On March 22, the Foundation’s Director of Clinical Relationships, Suzanne LeBlang, MD, and more than 250 researchers, industry professionals, and patients attended a day-long workshop titled “Product Development for Central Nervous System (CNS) Metastases,” which was co-sponsored by the US Food and Drug Administration (FDA) and the National Brain Tumor Society.
Held on the FDA’s White Oak campus, the workshop convened FDA representatives and clinicians to strategize how to advance their updated guideline for including most patients with brain metastases in clinical trial enrollment.
“This group of patients has traditionally been excluded from participating in clinical trials because patients with brain metastases may experience unknown side effects from experimental therapies, which may impact trial results,” said Dr. LeBlang. “We even have focused ultrasound trials that have unfortunately excluded such patients. But now the FDA is not necessarily approving clinical research proposals that exclude patients with CNS metastases, stating that this group of patients should be included in the protocol design and perhaps studied as a separate cohort. This is a true change in the paradigm.”
Another key discussion involved the role of opening the blood-brain barrier to increase the delivery of therapeutics to treat the metastatic brain disease, which occurs most commonly from melanoma, breast, and lung cancers. The use of focused ultrasound was discussed on two expert panels. Researchers have already reported that focused ultrasound can reversibly and safely open the BBB in patients with gliomas, and a new clinical trial for patients with brain metastases is expected to begin this year (see NCT03714243).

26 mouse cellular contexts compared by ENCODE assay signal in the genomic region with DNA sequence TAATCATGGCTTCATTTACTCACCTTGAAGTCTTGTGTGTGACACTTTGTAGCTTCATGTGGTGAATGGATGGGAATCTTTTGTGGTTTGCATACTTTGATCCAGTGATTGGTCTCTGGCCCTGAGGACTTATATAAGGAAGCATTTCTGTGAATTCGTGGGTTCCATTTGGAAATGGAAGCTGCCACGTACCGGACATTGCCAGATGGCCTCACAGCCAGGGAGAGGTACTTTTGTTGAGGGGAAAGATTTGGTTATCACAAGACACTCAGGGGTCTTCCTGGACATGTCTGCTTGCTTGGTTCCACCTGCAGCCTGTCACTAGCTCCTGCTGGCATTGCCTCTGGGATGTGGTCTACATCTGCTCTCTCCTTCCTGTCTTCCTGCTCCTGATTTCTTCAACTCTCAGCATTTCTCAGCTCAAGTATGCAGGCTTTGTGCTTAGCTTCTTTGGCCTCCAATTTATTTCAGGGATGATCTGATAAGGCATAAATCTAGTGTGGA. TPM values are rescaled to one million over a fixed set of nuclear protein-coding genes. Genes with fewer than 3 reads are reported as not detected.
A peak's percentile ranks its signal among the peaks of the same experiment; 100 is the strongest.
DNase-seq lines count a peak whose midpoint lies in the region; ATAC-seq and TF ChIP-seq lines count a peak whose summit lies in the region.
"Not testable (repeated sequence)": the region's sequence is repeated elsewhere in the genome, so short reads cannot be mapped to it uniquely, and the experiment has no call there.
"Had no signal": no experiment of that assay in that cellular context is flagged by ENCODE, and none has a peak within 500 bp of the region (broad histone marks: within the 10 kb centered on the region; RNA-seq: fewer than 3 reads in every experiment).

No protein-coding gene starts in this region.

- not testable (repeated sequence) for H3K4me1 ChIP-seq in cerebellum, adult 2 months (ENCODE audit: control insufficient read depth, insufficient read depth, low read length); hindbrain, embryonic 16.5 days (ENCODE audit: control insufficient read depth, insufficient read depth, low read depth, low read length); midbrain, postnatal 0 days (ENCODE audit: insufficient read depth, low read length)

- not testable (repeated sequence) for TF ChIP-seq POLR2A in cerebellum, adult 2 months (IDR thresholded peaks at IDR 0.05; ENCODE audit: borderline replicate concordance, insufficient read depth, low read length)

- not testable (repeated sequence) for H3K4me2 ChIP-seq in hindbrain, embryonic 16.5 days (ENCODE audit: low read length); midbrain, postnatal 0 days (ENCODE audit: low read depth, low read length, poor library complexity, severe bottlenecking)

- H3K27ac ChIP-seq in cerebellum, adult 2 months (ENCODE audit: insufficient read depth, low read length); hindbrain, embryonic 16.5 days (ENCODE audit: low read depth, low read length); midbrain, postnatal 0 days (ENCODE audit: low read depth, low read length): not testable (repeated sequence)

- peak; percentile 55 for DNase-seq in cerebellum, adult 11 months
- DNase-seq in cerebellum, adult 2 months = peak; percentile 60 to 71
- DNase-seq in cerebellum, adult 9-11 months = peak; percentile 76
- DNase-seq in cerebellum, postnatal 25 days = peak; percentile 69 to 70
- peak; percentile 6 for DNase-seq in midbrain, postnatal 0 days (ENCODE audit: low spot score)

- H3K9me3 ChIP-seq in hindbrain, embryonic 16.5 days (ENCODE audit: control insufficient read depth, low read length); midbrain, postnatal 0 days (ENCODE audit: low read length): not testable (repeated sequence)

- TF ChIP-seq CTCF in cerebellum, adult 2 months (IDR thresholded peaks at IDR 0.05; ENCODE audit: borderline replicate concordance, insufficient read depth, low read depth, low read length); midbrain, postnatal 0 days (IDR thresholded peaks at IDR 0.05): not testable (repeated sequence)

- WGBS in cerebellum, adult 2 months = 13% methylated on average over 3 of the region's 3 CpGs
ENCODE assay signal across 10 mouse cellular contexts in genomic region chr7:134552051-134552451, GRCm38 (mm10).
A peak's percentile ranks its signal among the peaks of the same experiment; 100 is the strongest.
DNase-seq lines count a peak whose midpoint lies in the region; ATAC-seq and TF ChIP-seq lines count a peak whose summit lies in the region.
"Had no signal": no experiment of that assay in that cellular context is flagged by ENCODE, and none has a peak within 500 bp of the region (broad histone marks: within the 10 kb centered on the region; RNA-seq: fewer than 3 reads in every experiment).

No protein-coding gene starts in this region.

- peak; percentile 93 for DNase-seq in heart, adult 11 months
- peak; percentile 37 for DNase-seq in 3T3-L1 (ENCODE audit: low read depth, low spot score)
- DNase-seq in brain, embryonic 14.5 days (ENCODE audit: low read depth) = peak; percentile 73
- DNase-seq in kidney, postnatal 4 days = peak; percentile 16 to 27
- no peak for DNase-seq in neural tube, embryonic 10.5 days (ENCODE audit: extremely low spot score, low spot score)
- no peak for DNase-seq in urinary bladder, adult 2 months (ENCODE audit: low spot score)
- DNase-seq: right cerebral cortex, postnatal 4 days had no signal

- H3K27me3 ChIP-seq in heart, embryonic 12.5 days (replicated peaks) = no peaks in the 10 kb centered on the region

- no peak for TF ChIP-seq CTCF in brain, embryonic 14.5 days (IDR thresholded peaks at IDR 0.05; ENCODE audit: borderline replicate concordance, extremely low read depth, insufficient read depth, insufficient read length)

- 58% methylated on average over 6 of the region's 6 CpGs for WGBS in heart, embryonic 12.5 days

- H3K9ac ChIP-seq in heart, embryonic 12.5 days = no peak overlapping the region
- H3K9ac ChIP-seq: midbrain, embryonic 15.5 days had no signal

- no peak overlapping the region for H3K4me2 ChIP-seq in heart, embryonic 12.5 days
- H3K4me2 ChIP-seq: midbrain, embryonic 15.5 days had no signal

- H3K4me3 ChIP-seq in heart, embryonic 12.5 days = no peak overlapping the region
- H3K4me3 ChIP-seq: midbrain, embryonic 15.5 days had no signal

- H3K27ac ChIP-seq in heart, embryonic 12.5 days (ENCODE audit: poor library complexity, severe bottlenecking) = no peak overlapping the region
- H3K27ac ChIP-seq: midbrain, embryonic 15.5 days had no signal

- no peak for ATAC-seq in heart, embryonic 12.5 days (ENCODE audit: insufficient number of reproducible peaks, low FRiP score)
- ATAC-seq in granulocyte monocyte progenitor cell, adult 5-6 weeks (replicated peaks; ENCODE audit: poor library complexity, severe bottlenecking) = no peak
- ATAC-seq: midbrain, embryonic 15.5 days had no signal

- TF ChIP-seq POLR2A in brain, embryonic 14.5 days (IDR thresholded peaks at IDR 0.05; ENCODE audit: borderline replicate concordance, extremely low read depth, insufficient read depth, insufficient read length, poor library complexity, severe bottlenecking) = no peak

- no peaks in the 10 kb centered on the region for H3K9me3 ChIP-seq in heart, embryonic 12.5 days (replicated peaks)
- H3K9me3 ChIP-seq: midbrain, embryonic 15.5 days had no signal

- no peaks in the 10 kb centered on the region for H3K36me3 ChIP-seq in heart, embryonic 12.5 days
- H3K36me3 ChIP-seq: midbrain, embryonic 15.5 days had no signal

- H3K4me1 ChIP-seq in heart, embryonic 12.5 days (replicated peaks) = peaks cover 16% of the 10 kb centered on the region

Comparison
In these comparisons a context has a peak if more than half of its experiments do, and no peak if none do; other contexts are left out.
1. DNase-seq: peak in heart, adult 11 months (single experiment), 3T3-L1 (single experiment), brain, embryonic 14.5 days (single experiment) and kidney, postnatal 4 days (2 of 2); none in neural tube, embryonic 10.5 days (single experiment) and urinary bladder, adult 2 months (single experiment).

Researchers also provided convincing evidence that brain metastases have genetic mutations compared to the primary tumor and the extra cranial deposits. New investigations related to how and when these mutations occur will direct the potential need for different therapies to treat the brain metastases compared to the other systemic metastases.
Key goals of the workshop included the following:
The meeting featured a wide variety of valuable perspectives, including those from several inspiring patients and patient advocacy organizations. Physicians from many specialty areas, representatives from large pharmaceutical companies, and regulatory professionals from various government agencies also contributed. Furthermore, a large number of key professional organizations collaborated to assist in organizing the landmark workshop, including Accelerate Brain Cancer Cure, American Brain Tumor Association, Friends of Cancer Research, Kidney Cancer Research Alliance, LUNGevity Foundation, Melanoma Research Alliance Metastatic Breast Cancer Alliance, Response Assessment in NeuroOncology, and Society for NeuroOncology.
An important next step in this work is the Society for Neuro-Oncology (SNO) Inaugural Conference on Brain Metastases, which is planned for August 2019. Abstracts are now being accepted, and Dr. LeBlang highly encourages the focused ultrasound community to consider submitting their work or collaborating with others in this field.